HP has been printing protective headgear for a very peculiar client. It appears even the Vatican are modernising, having requested 3D printed helmets for the Pope’s Swiss guards. The new helmets mark a change in design after about 500 years. However, these alterations are not just an aesthetic choice, but also carry practical advantages.
The Swiss Guard have been around ever since Pope Julius II, the “mercenary pope”, founded them in 1506. They effectively act as the Vatican’s private army for the protection of the pope. They’ve also worn the same helmet design for more than 500 years and were in severe need of an upgrade. While the traditional steel hat was effective, it also meant enduring the scorching heat of the Roman summer. The new design is not just more heat and water resistant, but also lighter, consisting of PVC.
HP developed the PVC print-based helmets by 3D scanning the genuine product. They produced two versions using the their own technology: a day model that looks like it’s made out of metal and a special ceremonial helmet that’s black with red feathers. The new designs are still heavily reminiscent of the old, carrying the brand with the crest of Pope Julius II and the iconic red feathered crest for special events. To the untrained eye, nothing about the helmets will seem amiss.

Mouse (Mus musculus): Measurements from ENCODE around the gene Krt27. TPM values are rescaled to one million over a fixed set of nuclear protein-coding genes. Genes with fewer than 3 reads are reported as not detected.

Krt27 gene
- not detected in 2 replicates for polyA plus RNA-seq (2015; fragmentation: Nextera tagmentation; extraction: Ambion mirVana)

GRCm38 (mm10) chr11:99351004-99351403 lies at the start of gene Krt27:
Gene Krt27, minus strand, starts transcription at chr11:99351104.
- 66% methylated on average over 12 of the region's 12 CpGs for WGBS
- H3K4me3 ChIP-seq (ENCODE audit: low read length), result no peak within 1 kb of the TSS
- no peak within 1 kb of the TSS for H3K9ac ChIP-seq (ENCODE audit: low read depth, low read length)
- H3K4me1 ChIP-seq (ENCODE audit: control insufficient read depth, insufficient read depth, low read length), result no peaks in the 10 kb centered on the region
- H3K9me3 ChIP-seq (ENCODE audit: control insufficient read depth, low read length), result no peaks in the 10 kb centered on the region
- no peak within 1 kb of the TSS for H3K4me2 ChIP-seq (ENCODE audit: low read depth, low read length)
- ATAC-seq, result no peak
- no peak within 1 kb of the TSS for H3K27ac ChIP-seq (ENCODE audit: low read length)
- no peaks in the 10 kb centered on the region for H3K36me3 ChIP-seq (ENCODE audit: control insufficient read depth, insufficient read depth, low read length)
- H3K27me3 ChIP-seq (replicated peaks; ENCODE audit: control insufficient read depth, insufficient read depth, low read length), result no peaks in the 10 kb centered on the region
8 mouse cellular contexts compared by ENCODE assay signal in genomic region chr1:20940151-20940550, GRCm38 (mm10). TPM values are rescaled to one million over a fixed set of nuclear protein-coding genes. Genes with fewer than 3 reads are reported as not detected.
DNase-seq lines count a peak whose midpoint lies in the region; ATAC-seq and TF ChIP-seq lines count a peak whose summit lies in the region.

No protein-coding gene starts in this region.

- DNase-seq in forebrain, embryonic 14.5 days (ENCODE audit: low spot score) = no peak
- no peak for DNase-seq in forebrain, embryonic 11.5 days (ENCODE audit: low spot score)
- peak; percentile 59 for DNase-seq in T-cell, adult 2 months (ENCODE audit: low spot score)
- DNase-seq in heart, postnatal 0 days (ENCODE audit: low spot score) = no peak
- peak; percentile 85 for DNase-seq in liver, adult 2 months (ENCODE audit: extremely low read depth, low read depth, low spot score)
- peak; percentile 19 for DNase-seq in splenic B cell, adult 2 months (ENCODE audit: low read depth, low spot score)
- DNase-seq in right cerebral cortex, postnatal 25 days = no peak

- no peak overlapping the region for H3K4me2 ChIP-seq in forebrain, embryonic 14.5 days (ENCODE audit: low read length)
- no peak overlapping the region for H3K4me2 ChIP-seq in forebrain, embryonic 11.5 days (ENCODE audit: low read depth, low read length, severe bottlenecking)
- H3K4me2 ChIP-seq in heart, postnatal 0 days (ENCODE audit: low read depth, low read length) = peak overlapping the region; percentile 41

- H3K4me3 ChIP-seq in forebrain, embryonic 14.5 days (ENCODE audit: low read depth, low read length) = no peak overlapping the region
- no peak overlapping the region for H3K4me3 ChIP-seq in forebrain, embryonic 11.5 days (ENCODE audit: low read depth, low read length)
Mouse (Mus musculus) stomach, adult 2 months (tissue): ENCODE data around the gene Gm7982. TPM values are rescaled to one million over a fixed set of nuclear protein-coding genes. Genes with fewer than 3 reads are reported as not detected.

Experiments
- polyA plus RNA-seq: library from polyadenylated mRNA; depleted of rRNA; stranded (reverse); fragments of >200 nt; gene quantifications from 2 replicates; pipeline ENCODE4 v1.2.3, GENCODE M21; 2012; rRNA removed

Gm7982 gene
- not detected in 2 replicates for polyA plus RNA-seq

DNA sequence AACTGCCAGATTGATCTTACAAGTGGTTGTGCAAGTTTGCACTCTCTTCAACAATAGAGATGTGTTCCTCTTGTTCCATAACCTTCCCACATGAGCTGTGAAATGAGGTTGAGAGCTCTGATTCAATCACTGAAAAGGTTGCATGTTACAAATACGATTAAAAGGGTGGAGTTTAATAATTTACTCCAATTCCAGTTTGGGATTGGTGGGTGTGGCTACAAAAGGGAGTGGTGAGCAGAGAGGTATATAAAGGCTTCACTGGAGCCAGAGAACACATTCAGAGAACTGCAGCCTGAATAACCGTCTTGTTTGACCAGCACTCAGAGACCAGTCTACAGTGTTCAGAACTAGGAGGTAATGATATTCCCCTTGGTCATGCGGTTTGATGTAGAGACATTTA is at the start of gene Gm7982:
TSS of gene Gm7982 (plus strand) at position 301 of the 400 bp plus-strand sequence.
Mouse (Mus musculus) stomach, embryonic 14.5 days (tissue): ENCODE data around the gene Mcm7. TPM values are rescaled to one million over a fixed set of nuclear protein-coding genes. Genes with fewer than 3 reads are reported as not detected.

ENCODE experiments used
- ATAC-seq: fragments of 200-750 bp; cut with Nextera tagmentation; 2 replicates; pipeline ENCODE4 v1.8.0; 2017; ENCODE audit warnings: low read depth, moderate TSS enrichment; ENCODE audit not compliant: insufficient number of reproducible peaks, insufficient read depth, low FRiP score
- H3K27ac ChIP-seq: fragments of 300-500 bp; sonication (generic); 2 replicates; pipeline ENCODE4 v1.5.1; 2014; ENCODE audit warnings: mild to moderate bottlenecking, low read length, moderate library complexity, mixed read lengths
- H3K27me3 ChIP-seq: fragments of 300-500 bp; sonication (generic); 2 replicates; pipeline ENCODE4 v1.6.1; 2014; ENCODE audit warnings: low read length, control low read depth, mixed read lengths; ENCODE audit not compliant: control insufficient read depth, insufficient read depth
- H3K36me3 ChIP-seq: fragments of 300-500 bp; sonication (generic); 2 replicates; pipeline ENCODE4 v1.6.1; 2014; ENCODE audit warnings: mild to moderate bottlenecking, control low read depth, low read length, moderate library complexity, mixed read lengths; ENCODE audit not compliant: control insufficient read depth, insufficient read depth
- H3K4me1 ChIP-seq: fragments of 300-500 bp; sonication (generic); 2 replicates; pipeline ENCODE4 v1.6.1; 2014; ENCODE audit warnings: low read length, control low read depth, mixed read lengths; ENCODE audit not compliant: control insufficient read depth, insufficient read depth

Armor, Protective Gear & Additive Manufacturing
HP made the 3D printed helmets using their Multi Jet Fusion technology, which they’ve been offering for commercial use to other entities. They certainly weren’t some cheap accessory, going up to about $1,000 per unit shaping them out of molten PVC, however that’s still half the price of the original metal units. They were also quicker to develop, taking about 14 hours in comparison with the 200 hours of the originals. They’re also not going to rust, so they won’t require all that thorough polishing.
Aside from the Swiss Guard, the US military and various other forces are also looking to leverage 3D printing for their accessories.
Featured image courtesy of HP.